In testimony before the House Agriculture Committee’s Subcommittee on Livestock and Foreign Agriculture, Craig Uden, a fourth-generation cattle producer from Nebraska and the president of the National Cattlemen’s Beef Association (NCBA), called on Congress to authorize $150 million a year over five years for a “stronger and more adequate foot-and-mouth disease (FMB) vaccine bank” as part of the 2018 Farm Bill.
“Foot-and-mouth disease is highly contagious and has the potential to spread widely and rapidly, debilitating our herds,” Uden warned subcommittee members in his oral testimony. “Analysts estimate that an FMD outbreak in the United States could potentially cost our nation’s livestock producers billions of dollars in the first 12 months alone. An FMD outbreak has the potential to cause enormous economic losses to not only livestock producers, but also to auction markets, slaughterhouses, food processors and related industries.”
Uden also testified that the vast majority of cattlemen oppose the federal government’s involvement in determining how their cattle are marketed – whether through vehicles like Grain Inspection, Packers and Stockyards Administration’s (GIPSA’s) interim final rule on competitive injury or through mandatory Country of Origin Labeling (mCOOL.)
“Our analysis of the (GIPSA) rule leads us to believe that if this rule is implemented, the packers will offer one price for all cattle, regardless of quality,” Uden testified. “We believe this rule would eliminate value-based marketing programs and negatively impact producers, making it more difficult to provide the types of beef products that consumers are clamoring for.”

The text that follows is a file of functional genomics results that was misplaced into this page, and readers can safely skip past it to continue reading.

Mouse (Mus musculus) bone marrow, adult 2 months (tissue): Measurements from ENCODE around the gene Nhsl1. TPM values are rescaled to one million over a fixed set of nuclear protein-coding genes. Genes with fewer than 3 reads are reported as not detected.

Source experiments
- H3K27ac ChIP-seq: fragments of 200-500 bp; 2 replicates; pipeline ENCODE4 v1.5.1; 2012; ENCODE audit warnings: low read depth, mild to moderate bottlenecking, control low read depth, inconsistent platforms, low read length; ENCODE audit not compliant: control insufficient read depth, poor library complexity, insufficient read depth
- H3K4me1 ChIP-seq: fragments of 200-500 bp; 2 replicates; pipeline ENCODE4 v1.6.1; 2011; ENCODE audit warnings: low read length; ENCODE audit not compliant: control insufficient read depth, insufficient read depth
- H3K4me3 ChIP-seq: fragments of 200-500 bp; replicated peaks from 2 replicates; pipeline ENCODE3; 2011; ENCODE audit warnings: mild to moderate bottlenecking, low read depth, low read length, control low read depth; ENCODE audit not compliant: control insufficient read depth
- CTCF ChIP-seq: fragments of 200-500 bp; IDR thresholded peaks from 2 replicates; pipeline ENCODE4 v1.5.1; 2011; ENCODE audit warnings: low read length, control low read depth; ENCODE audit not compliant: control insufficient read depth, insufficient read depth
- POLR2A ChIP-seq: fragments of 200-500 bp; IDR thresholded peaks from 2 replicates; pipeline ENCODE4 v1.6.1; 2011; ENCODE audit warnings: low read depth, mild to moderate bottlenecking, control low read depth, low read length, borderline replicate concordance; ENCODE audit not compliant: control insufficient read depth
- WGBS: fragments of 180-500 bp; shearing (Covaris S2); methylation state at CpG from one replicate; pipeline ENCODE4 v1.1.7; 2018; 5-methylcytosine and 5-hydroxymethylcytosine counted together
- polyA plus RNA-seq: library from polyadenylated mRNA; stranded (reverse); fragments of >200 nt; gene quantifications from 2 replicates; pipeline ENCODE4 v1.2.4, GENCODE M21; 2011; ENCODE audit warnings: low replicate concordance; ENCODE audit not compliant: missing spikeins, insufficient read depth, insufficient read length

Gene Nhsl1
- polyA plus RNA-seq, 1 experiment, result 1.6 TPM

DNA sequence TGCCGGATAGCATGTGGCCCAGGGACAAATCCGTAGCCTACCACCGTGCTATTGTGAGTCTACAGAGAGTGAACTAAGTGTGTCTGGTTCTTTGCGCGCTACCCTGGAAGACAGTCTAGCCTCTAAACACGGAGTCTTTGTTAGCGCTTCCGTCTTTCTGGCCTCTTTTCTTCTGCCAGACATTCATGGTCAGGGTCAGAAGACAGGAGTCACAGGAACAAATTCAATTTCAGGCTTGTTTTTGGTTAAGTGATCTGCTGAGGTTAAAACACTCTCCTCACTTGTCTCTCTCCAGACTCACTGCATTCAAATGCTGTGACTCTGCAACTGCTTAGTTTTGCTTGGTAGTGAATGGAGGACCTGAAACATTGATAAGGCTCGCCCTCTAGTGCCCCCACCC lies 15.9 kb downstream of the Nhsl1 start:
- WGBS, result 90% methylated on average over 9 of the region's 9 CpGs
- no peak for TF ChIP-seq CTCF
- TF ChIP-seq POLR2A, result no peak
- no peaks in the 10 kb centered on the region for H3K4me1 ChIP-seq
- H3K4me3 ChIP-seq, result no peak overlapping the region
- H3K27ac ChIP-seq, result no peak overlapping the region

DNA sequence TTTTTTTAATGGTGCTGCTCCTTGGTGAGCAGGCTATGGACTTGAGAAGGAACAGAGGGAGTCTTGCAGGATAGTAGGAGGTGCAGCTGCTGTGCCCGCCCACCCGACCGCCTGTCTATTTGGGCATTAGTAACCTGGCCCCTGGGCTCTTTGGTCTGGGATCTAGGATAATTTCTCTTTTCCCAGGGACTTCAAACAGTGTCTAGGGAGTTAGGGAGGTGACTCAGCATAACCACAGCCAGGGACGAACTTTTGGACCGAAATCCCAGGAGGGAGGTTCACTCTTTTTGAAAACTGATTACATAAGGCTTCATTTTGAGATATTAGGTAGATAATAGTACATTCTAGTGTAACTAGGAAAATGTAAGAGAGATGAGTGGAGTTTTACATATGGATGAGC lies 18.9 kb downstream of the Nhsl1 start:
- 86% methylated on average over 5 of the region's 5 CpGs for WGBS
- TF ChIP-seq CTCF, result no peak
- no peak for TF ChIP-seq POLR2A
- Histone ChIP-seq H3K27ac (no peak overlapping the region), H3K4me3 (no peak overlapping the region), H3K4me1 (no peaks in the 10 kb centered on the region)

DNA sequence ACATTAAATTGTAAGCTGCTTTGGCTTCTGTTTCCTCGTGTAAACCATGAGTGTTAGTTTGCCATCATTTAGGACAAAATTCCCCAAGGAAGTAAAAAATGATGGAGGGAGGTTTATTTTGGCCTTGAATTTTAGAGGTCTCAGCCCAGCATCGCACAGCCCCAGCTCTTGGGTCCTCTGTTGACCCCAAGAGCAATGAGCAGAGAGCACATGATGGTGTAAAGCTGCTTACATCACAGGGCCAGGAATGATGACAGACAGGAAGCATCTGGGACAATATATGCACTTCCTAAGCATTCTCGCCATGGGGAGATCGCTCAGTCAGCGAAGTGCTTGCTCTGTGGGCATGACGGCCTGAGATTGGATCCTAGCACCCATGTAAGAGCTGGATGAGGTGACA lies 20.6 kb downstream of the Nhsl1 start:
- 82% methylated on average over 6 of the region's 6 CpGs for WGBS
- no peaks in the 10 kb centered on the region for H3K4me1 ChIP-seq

Uden continued on the issue of mandatory, government-dictated, country-of-origin labeling: “Repeal of the previous mandatory program was necessary since, after six and a half years of implementation, it provided no market benefit to beef producers or consumers. On top of that, it also violated trade agreements with two of our largest and vital trading partners.”
“Trade is vital to the beef industry, and protecting trade promotion programs such as the Foreign Market Development and Market Access Programs within the 2018 Farm Bill are important,” Uden said. “Ninety-six percent of the world’s consumers reside outside U.S. borders. We recognize that the growth and profitability of the U.S. cattle and beef industry is closely tied to our ability to market our products to those consumers.”